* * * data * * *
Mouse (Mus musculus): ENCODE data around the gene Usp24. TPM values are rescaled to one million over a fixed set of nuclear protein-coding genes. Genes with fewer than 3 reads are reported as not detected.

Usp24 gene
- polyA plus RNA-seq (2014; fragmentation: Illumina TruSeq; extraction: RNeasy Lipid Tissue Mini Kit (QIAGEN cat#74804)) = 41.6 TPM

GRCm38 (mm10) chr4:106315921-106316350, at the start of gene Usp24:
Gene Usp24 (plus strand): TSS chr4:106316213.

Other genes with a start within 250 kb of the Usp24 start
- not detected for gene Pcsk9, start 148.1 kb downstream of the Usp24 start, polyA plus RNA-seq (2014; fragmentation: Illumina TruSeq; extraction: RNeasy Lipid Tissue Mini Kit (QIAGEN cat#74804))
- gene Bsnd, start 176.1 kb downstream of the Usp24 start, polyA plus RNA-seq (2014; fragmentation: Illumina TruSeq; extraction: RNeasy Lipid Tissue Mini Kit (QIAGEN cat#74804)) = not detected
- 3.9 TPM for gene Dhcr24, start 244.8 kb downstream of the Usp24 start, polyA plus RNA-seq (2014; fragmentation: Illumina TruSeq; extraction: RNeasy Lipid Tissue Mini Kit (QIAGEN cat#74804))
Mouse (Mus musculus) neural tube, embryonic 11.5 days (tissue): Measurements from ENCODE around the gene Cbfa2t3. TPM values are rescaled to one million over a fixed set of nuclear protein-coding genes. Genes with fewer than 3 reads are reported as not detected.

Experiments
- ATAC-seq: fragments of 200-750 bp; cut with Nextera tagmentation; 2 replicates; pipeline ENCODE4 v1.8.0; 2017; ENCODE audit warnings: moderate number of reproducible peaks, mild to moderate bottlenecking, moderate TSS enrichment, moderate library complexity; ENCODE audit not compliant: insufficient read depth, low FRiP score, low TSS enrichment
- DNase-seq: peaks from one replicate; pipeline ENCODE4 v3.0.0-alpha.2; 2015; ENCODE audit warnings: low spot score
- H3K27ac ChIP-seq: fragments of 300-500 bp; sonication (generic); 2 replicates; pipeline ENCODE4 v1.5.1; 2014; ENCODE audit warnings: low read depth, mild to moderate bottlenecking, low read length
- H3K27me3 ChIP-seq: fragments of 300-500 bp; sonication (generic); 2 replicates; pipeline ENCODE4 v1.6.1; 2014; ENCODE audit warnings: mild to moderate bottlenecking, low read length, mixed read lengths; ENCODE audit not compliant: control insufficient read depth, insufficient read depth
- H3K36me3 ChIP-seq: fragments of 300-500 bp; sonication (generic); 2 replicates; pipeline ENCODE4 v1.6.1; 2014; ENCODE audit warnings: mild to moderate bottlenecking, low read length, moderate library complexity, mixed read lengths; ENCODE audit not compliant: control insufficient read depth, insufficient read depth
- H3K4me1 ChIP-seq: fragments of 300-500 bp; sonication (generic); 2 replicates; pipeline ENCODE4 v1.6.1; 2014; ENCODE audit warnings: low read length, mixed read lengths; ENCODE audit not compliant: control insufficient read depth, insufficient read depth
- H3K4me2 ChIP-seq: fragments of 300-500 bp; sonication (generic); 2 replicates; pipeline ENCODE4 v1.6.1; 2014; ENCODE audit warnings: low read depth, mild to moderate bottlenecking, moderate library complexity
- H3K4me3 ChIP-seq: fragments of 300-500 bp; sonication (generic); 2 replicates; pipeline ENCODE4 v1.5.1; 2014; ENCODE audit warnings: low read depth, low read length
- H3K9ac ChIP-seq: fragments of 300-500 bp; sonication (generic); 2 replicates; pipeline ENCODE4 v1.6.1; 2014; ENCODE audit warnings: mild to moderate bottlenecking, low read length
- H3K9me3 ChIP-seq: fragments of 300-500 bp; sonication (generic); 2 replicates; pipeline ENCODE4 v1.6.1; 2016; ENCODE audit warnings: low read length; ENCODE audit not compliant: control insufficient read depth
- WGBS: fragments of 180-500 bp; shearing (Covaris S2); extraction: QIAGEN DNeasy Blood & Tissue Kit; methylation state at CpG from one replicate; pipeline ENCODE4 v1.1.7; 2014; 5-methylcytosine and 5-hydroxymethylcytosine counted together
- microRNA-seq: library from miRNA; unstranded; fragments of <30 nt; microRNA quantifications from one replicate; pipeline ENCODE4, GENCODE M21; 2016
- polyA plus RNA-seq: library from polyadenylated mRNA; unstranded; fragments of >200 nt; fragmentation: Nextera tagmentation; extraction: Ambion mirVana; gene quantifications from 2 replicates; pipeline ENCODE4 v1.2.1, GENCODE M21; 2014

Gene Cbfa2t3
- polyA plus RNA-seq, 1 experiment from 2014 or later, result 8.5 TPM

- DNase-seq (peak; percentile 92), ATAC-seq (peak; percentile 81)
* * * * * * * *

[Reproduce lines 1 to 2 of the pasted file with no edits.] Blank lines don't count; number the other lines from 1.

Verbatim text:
Mouse (Mus musculus): ENCODE data around the gene Usp24. TPM values are rescaled to one million over a fixed set of nuclear protein-coding genes. Genes with fewer than 3 reads are reported as not detected.

Usp24 gene